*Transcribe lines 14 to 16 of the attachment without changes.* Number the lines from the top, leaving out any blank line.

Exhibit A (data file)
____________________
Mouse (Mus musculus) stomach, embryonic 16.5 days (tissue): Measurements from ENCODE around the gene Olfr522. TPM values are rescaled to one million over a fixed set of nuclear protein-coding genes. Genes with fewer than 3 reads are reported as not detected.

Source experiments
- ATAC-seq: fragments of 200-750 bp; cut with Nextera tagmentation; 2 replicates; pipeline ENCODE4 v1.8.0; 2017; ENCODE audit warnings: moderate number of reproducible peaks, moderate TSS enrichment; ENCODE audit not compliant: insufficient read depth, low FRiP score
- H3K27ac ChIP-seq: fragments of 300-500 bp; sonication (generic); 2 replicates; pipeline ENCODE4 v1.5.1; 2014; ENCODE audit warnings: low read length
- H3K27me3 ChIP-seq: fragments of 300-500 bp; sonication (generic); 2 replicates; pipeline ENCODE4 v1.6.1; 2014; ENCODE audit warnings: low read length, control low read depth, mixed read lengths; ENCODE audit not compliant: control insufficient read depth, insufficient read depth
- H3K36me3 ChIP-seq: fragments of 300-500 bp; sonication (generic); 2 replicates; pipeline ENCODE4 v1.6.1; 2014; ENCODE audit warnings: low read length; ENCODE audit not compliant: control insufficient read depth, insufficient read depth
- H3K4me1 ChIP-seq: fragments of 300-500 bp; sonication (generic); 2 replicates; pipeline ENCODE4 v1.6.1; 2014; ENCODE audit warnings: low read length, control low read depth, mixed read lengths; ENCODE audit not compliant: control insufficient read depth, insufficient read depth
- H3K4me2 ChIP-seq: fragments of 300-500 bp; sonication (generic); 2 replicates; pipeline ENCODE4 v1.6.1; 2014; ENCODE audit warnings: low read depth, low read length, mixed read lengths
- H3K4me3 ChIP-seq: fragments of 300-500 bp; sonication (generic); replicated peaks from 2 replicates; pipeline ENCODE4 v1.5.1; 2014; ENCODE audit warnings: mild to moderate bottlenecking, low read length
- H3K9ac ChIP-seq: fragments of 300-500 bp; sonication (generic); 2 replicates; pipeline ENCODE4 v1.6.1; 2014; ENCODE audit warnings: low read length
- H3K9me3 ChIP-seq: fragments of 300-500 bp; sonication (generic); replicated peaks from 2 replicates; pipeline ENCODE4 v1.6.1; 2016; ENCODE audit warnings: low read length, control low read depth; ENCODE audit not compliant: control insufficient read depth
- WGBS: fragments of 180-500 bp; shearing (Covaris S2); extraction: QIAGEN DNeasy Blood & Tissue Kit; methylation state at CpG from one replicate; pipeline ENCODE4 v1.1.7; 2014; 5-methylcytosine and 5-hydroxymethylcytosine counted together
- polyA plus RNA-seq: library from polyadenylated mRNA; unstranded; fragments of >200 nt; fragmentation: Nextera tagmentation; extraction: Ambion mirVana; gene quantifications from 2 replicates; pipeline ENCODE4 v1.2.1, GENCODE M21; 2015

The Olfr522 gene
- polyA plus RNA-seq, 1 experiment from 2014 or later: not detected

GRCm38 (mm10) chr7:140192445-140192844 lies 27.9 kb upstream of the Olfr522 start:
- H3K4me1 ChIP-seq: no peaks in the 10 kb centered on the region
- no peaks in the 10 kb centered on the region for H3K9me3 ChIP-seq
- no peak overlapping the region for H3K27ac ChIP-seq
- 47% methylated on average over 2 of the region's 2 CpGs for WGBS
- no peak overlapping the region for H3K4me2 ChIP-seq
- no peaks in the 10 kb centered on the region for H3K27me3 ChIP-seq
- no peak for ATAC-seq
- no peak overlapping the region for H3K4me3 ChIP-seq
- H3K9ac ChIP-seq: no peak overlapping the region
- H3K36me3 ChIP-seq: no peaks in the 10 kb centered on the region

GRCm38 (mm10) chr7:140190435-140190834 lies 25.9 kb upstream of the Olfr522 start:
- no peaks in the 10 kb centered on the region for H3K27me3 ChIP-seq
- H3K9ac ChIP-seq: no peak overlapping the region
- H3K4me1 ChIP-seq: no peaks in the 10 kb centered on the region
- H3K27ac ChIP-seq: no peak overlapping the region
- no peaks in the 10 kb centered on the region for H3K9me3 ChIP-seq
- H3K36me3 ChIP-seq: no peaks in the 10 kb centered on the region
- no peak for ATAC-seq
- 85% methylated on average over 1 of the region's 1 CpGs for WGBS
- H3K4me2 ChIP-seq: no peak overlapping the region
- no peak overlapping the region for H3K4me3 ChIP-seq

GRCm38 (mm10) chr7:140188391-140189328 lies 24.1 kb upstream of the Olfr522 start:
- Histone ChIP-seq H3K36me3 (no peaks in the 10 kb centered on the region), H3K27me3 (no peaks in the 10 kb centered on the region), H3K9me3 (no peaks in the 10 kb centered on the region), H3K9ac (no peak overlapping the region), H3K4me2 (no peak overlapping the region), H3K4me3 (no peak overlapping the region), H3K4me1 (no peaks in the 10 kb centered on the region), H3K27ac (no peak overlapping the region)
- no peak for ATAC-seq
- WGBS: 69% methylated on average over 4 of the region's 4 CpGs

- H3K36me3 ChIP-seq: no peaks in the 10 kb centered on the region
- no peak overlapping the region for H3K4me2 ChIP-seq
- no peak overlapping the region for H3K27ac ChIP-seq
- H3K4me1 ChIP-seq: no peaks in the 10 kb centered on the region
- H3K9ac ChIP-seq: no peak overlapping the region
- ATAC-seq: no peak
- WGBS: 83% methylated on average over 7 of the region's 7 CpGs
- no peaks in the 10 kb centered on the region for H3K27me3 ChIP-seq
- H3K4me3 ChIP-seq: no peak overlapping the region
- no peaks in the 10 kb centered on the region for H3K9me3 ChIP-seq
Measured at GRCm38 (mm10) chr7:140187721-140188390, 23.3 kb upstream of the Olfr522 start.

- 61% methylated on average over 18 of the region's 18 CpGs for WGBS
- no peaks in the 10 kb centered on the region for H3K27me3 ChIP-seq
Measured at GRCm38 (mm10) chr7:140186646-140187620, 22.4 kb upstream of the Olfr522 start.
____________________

The Olfr522 gene
- polyA plus RNA-seq, 1 experiment from 2014 or later: not detected

GRCm38 (mm10) chr7:140192445-140192844 lies 27.9 kb upstream of the Olfr522 start: